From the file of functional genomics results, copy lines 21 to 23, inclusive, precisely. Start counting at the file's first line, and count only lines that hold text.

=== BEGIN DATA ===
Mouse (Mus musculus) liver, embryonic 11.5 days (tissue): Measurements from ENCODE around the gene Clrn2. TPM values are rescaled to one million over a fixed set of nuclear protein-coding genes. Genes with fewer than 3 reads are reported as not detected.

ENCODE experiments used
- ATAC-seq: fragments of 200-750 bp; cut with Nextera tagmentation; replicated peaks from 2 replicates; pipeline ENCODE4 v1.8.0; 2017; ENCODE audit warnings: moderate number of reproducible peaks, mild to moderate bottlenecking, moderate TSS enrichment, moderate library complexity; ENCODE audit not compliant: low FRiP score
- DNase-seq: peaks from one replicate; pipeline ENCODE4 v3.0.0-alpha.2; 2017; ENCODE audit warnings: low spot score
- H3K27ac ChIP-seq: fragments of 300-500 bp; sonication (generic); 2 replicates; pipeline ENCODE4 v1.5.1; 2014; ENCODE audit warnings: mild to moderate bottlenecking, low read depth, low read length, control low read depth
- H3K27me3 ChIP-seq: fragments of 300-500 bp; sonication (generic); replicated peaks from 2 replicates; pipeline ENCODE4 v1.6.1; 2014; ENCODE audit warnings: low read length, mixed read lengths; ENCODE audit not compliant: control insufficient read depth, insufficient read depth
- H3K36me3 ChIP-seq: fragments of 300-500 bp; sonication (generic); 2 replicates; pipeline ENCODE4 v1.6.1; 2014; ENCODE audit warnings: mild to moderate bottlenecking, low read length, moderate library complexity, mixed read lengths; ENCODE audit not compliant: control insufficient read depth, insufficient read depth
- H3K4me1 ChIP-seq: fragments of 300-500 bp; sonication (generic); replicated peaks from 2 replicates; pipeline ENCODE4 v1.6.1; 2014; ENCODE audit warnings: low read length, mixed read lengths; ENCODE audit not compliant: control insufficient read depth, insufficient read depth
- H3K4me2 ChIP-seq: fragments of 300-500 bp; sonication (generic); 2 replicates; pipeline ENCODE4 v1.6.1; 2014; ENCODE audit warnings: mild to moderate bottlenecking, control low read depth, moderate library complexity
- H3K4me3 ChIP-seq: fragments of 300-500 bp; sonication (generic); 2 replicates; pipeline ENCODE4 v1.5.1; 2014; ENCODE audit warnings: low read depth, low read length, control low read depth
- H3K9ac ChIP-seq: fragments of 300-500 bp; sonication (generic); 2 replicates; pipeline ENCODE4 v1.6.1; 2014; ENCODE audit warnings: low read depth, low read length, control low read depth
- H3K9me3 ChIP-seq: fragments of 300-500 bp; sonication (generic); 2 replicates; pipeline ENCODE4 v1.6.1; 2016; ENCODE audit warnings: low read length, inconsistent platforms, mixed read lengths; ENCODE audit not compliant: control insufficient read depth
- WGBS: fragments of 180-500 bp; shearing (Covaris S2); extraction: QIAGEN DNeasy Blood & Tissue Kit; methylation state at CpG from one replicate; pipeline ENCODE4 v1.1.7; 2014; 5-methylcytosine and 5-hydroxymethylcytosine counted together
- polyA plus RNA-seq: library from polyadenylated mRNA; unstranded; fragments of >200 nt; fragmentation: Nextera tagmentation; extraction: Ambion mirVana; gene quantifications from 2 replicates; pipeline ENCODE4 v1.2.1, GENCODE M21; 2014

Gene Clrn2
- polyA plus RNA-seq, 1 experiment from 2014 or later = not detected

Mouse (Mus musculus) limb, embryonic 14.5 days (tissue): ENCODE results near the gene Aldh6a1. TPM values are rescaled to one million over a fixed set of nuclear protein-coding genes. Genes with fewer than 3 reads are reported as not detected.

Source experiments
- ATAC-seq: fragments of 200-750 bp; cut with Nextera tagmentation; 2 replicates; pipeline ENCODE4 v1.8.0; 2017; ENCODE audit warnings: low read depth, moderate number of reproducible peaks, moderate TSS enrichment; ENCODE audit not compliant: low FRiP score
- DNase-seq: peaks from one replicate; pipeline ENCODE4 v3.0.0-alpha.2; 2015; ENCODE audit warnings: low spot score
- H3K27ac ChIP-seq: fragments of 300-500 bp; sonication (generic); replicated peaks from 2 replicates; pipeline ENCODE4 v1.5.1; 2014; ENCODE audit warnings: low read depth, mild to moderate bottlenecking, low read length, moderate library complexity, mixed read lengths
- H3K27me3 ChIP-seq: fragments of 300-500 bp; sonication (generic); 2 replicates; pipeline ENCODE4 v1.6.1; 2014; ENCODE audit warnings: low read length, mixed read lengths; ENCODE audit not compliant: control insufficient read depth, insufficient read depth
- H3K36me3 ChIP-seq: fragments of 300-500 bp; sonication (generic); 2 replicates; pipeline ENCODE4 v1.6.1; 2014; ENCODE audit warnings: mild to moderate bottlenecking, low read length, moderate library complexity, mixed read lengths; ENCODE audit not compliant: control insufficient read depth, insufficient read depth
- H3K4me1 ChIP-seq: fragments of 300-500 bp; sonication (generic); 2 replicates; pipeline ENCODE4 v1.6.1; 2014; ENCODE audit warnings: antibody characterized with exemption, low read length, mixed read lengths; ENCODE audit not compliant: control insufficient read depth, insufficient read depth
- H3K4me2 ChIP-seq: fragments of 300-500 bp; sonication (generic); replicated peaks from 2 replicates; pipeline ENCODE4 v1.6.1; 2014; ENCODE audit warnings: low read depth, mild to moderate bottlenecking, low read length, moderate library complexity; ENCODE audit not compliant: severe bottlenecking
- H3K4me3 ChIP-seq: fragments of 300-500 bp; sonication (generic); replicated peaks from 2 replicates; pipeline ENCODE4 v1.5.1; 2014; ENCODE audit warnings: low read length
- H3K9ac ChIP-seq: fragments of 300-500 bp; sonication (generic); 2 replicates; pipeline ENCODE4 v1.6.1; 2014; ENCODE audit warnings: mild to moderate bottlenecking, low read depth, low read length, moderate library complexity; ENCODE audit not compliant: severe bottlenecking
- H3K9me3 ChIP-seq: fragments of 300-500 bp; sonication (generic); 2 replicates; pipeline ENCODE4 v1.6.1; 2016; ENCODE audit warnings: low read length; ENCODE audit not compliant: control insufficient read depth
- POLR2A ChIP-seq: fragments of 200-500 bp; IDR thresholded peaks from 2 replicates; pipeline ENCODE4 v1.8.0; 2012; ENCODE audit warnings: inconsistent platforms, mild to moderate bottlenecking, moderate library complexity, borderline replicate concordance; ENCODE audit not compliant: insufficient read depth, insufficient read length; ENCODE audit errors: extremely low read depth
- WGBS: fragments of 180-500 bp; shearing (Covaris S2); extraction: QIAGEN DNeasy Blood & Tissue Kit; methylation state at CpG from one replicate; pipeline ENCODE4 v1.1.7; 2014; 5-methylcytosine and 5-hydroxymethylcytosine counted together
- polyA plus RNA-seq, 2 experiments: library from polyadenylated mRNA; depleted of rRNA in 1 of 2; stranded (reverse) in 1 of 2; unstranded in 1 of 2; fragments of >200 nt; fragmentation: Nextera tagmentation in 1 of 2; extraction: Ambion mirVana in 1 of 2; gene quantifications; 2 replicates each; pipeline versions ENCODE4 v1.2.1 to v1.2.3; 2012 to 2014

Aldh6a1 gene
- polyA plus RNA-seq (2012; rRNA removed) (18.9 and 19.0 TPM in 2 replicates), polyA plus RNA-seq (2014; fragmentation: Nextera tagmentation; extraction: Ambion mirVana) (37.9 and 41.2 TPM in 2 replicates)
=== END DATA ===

- H3K27ac ChIP-seq: fragments of 300-500 bp; sonication (generic); replicated peaks from 2 replicates; pipeline ENCODE4 v1.5.1; 2014; ENCODE audit warnings: low read depth, mild to moderate bottlenecking, low read length, moderate library complexity, mixed read lengths
- H3K27me3 ChIP-seq: fragments of 300-500 bp; sonication (generic); 2 replicates; pipeline ENCODE4 v1.6.1; 2014; ENCODE audit warnings: low read length, mixed read lengths; ENCODE audit not compliant: control insufficient read depth, insufficient read depth
- H3K36me3 ChIP-seq: fragments of 300-500 bp; sonication (generic); 2 replicates; pipeline ENCODE4 v1.6.1; 2014; ENCODE audit warnings: mild to moderate bottlenecking, low read length, moderate library complexity, mixed read lengths; ENCODE audit not compliant: control insufficient read depth, insufficient read depth